New iPhone 5 release date, news and rumours
Is this what the new iPhone will look like?

Although widely expected, there was no iPhone 5 in 2011 after all, though the company did announce the iPhone 4S.

So we’ll surely see a total revision of the iPhone during 2012. We’ve gathered together all the latest rumours on the new iPhone 5 to give us a reasonable picture of what Apple’s latest handset might be like.

You’ll find all the rumours below, but why not check out our new iPhone 5 rumours video first?

iPhone 5 release date

Given the pattern of Apple’s iPhone launches, we’re expecting the new iPhone 5 release date to be mid to late 2012.

At Apple’s WWDC 2012 event in early June we learnt a lot more about iOS 6, but there was no hardware (well, apart from new Macs). Check out the launch news as well asiOS 6: everything you need to know.

We reported in February that the new iPhone release date would be in October, falling into line with the same release schedule from last year – something backed up by the Verizon CFO.

According to analyst Shaw Wu, the Cupertino firm has reduced the number of iPhone orders by 20%-25% for this quarter ahead of the release.

It seems that Foxconn will again be manufacturing the handset. It’ll put the Samsung Galaxy S3 “to shame” according to the CEO of Foxconn, Terry Gou – though he didn’t say how.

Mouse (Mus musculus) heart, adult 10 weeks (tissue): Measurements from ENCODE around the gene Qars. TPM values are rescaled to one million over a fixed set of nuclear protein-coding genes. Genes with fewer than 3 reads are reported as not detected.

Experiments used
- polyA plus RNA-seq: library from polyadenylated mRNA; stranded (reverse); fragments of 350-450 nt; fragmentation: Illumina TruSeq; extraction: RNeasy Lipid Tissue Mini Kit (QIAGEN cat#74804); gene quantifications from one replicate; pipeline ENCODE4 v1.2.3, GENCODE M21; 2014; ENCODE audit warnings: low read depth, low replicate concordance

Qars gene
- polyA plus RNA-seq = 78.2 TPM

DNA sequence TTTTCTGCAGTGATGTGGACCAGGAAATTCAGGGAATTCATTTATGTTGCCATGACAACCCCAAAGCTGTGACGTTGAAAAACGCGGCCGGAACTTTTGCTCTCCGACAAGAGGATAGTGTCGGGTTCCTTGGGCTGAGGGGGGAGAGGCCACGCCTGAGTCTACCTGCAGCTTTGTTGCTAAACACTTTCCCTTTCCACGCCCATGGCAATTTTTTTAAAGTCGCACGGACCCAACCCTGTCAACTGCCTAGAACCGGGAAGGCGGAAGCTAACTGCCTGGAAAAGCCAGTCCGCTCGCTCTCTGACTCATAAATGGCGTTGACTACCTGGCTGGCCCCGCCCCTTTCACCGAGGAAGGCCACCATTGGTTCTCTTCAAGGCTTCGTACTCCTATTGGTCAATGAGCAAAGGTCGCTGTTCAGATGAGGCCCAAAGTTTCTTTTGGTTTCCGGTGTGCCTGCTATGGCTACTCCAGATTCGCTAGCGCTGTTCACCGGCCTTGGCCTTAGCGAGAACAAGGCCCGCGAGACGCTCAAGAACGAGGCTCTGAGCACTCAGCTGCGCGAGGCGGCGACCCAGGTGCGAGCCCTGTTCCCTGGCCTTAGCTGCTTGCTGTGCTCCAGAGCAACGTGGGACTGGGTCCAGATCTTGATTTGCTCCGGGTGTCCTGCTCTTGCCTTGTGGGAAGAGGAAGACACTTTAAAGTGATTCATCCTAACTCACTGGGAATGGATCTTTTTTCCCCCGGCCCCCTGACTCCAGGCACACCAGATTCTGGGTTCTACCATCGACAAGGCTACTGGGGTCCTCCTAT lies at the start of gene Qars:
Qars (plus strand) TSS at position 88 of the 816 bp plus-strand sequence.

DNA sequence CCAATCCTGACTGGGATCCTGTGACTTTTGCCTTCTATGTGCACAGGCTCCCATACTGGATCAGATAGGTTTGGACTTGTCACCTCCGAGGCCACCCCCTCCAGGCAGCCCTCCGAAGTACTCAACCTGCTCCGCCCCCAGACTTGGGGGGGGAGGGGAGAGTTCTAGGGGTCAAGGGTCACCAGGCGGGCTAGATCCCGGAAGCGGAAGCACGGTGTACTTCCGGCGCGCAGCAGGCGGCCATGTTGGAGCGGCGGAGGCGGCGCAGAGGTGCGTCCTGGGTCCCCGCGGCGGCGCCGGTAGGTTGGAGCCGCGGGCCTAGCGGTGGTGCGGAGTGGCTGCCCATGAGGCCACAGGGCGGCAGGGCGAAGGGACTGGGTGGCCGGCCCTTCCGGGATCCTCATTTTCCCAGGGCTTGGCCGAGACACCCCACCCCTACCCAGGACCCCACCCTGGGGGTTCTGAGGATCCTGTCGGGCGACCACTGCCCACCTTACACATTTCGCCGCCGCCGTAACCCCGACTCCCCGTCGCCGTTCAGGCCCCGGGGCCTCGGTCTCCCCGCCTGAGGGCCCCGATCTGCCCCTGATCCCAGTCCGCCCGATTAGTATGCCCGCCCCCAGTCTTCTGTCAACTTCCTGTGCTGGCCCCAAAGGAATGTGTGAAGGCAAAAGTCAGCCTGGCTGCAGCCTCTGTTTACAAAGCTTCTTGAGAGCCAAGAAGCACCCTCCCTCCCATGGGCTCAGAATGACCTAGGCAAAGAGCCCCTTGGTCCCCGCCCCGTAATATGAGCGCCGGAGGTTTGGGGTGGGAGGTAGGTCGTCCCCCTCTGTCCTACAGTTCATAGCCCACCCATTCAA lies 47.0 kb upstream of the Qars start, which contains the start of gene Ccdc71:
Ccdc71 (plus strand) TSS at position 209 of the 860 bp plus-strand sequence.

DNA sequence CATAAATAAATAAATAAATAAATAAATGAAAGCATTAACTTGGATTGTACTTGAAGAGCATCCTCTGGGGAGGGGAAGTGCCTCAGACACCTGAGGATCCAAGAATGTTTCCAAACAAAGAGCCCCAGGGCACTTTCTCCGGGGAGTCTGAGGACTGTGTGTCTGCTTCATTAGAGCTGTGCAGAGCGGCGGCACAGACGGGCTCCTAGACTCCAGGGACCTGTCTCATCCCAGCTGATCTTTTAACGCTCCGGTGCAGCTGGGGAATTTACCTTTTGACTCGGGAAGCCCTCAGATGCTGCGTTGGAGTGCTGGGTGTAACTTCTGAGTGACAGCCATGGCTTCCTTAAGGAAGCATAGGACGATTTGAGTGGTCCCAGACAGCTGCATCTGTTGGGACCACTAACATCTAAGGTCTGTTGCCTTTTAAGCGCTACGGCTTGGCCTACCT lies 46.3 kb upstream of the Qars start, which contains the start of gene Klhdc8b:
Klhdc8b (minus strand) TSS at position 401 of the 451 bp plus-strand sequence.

However, a “Taiwan-based supply chain source” told DigiTimes in early May that Chinese firm Pegatron Technology has the iPhone 5 order ahead of a scheduled September launch.

According to the report Pegatron has also received orders for a 10-inch iPad, which is due to launch at the end of this year – which sounds equally spurious.

This does fit in with a mooted August 7 launch date for the iPhone 5, as is currently being quoted by Know Your Mobile through an ‘industry source’, but we’ll wait to see if that actually comes to pass – and it now seems impossible given that actual manufacturing has yet to begin.

And that seems to be ‘backed up’ by a report from that the iPhone 5 release date will be September 21… although let’s be honest, a Chinese accessory maker with no name to the source being quoted by a previously unknown site when it comes to Apple launches isn’t the most reliable of sources.

Update: The latest rumour in the huge mill of new iPhone 5 release dates comes from another unknown source (*sigh*) – which claims we’ll see Appletake to the stage on September 12 to show off the next handset, alongside the iPad Mini.

Update:Further suggestions that September 12 will be the iPhone 5 launch date have been made, this time via sources for Reuters and AllThingsD.

Update: Networks could be preparing themselves for the arrival of the iPhone 5, as the 32GB model cropped up in a drop down menu in O2′s online accessory store – although the network was quick to stay it had nothing to do with the next iPhone and was purely “human error”, hmmm…

Update: Adding more fuel to the September 12 iPhone 5 release date fire is the rumour which says pre-orders for the new iPhone will start on the same date - something we’ve seen Apple do with other products – with stock expect to ship on September 21.